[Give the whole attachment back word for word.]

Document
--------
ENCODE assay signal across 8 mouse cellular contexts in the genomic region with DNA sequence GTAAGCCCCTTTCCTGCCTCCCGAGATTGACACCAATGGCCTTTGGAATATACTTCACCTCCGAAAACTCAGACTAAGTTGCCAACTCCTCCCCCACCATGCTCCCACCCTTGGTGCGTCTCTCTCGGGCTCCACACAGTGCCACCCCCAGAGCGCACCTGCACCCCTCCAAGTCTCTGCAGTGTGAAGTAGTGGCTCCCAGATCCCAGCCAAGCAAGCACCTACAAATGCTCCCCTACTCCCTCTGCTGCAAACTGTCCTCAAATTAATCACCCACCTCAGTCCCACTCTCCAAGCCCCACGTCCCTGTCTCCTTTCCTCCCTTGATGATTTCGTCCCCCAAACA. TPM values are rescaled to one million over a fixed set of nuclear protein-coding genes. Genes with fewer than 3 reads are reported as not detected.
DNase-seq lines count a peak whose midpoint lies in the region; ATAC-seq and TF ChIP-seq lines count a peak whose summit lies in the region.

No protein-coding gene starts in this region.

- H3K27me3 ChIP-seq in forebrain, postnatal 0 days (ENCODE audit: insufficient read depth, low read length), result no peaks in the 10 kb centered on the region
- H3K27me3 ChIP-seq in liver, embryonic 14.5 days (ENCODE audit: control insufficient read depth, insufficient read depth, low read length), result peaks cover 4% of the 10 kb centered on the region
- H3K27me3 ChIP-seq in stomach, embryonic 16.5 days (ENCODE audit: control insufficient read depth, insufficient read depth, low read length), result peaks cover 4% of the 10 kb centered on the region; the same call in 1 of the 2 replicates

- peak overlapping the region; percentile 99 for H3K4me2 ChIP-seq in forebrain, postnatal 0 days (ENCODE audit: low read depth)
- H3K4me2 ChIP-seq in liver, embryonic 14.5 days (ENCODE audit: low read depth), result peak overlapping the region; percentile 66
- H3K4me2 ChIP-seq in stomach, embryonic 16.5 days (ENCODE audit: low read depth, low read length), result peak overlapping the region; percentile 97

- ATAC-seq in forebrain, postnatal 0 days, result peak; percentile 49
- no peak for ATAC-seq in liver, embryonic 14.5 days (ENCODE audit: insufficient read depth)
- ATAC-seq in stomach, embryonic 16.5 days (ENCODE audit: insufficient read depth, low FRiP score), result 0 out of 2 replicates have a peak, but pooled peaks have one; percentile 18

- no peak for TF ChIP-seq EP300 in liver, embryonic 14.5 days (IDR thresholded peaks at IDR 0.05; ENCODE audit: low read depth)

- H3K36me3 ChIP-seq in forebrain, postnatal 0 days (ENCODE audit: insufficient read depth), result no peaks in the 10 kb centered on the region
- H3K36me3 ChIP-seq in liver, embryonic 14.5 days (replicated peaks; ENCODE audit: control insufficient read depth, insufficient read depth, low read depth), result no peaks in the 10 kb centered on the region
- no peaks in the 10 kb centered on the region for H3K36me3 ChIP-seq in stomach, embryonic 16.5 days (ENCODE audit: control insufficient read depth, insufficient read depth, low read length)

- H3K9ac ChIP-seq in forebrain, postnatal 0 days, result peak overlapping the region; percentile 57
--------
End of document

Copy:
ENCODE assay signal across 8 mouse cellular contexts in the genomic region with DNA sequence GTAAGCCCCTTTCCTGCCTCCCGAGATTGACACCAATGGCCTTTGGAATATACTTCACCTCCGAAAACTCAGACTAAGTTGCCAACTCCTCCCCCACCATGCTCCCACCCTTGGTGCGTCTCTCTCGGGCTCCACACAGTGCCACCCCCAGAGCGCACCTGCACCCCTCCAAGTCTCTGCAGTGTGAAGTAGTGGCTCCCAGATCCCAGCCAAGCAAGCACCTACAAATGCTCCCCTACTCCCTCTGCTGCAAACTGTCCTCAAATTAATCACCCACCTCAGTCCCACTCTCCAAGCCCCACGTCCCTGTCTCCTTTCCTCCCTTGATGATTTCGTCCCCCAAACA. TPM values are rescaled to one million over a fixed set of nuclear protein-coding genes. Genes with fewer than 3 reads are reported as not detected.
DNase-seq lines count a peak whose midpoint lies in the region; ATAC-seq and TF ChIP-seq lines count a peak whose summit lies in the region.

No protein-coding gene starts in this region.

- H3K27me3 ChIP-seq in forebrain, postnatal 0 days (ENCODE audit: insufficient read depth, low read length), result no peaks in the 10 kb centered on the region
- H3K27me3 ChIP-seq in liver, embryonic 14.5 days (ENCODE audit: control insufficient read depth, insufficient read depth, low read length), result peaks cover 4% of the 10 kb centered on the region
- H3K27me3 ChIP-seq in stomach, embryonic 16.5 days (ENCODE audit: control insufficient read depth, insufficient read depth, low read length), result peaks cover 4% of the 10 kb centered on the region; the same call in 1 of the 2 replicates

- peak overlapping the region; percentile 99 for H3K4me2 ChIP-seq in forebrain, postnatal 0 days (ENCODE audit: low read depth)
- H3K4me2 ChIP-seq in liver, embryonic 14.5 days (ENCODE audit: low read depth), result peak overlapping the region; percentile 66
- H3K4me2 ChIP-seq in stomach, embryonic 16.5 days (ENCODE audit: low read depth, low read length), result peak overlapping the region; percentile 97

- ATAC-seq in forebrain, postnatal 0 days, result peak; percentile 49
- no peak for ATAC-seq in liver, embryonic 14.5 days (ENCODE audit: insufficient read depth)
- ATAC-seq in stomach, embryonic 16.5 days (ENCODE audit: insufficient read depth, low FRiP score), result 0 out of 2 replicates have a peak, but pooled peaks have one; percentile 18

- no peak for TF ChIP-seq EP300 in liver, embryonic 14.5 days (IDR thresholded peaks at IDR 0.05; ENCODE audit: low read depth)

- H3K36me3 ChIP-seq in forebrain, postnatal 0 days (ENCODE audit: insufficient read depth), result no peaks in the 10 kb centered on the region
- H3K36me3 ChIP-seq in liver, embryonic 14.5 days (replicated peaks; ENCODE audit: control insufficient read depth, insufficient read depth, low read depth), result no peaks in the 10 kb centered on the region
- no peaks in the 10 kb centered on the region for H3K36me3 ChIP-seq in stomach, embryonic 16.5 days (ENCODE audit: control insufficient read depth, insufficient read depth, low read length)

- H3K9ac ChIP-seq in forebrain, postnatal 0 days, result peak overlapping the region; percentile 57